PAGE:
China to crack down on single-use plastic
The world's biggest user of plastic has a detailed five-year plan, with major cities targeted first
China is to reduce its plastic pollution, including phasing out single-use plastic, by 2025.
The country is one of the biggest users of plastics - producing more than 29 per cent of the world's output. The announcement from China’s National Development and Reform Commission will be seen as a major step towards tackling global pollution.
For years, China has been struggling to deal with the rubbish its 1.4bn citizens generate. Its largest dump, which was supposed to last for another 25 years, is already full.
Research published in 2018 by the University of Oxford shows that China produced 60m tonnes of plastic waste in 2010. The second-largest consumer, the US, got through 38m tonnes.
This programme aims to reduce that significantly. Non-biodegradable bags will be banned in major cities by the end of this year and in all cities and towns by 2022. Markets selling fresh produce, though, will be exempt until 2025. The production and sale of plastic bags that are less than 0.025mm thick will also be banned.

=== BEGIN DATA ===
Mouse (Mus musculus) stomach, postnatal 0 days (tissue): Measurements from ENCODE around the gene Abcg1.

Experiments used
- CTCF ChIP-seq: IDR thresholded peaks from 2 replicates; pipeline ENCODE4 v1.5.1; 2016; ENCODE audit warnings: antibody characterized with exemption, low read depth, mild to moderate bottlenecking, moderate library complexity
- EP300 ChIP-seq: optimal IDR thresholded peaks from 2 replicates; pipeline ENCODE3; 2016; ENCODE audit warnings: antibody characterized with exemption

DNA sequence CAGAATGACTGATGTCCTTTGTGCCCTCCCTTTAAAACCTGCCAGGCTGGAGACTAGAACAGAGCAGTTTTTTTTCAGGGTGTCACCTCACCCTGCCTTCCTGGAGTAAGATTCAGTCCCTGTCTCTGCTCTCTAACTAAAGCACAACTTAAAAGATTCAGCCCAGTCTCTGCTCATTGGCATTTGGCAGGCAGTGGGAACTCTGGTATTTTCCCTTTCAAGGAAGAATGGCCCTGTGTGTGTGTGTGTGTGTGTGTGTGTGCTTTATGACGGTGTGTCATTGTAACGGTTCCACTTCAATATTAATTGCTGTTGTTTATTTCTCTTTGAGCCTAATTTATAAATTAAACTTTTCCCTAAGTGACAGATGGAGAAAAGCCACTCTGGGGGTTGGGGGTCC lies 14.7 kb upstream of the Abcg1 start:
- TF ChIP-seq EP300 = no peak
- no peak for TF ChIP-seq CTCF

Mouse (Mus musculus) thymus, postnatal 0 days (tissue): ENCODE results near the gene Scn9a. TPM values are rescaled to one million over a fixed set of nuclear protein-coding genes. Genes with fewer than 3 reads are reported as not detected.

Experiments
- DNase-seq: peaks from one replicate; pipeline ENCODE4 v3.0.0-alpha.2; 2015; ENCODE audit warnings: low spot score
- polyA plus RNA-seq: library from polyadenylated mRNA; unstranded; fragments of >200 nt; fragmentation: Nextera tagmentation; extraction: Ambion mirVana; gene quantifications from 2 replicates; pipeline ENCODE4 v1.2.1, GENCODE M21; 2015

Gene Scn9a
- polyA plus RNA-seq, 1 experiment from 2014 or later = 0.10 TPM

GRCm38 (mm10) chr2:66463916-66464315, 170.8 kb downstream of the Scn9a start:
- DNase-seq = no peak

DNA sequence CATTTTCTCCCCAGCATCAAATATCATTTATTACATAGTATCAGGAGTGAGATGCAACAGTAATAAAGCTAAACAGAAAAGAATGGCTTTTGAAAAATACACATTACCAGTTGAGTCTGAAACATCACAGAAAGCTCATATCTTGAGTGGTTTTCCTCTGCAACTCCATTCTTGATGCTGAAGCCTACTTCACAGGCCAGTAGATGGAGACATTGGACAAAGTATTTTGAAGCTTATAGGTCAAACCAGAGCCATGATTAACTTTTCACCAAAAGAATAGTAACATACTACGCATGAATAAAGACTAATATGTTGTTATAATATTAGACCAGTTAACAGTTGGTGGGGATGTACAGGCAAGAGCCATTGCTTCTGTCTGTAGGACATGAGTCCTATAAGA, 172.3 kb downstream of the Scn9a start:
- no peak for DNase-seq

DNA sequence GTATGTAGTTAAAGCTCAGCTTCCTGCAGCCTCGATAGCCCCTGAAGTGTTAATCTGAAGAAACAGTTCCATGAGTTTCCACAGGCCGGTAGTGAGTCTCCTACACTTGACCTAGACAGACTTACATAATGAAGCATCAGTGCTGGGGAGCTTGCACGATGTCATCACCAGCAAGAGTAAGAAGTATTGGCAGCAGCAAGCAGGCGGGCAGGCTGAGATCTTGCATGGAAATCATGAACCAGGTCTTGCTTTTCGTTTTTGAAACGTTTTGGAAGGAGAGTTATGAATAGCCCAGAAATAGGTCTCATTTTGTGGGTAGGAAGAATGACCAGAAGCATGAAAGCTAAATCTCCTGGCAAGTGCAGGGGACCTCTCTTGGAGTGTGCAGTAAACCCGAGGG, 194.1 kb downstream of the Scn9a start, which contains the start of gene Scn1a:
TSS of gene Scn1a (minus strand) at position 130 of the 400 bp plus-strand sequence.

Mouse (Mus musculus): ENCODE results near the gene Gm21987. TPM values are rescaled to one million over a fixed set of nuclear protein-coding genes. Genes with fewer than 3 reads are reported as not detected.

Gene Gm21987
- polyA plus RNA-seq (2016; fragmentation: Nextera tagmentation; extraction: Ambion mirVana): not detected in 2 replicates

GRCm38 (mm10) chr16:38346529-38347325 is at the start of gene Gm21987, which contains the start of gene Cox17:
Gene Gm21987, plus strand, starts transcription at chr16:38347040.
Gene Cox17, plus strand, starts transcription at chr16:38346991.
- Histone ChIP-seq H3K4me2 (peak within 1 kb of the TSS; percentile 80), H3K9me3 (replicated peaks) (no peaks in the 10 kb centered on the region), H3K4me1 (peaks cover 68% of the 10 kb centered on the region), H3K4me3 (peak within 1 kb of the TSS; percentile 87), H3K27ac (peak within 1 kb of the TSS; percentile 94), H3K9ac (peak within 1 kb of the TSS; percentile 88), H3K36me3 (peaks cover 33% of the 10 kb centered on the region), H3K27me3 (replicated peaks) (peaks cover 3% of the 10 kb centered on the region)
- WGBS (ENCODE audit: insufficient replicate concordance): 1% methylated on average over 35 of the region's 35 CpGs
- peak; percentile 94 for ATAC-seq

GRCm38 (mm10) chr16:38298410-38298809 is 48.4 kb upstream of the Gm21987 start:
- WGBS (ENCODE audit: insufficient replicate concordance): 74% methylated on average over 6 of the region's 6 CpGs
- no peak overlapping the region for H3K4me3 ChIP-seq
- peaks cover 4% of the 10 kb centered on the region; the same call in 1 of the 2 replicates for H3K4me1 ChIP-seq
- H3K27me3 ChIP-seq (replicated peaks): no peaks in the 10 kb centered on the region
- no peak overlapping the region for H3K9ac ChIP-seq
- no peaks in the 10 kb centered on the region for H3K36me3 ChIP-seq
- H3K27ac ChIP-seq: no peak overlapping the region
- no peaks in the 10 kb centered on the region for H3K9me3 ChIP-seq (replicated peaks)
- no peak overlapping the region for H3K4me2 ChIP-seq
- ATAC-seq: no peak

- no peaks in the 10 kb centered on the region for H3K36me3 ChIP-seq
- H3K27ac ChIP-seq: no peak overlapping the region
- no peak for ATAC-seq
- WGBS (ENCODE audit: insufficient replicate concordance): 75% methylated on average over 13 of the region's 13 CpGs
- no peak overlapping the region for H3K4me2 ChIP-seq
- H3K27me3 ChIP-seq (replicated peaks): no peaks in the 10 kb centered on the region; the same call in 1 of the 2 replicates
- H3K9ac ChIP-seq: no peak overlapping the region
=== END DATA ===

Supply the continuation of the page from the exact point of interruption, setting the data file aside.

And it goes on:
By the end of this year, the catering industry will stop using single-use plastic cutlery in major cities and non-degradable plastic straws will also be unavailable nationwide. By the end of 2025, no postal service nationwide will be allowed to use any plastic packaging.
China will instead promote the use of degradable or recycled plastic products and create comprehensive recycling programs.
This isn't China's first campaign against the use of plastics. In 2008, it banned the production of ultra-thin plastic bags and in 2017 said it would stop importing foreign plastic waste.
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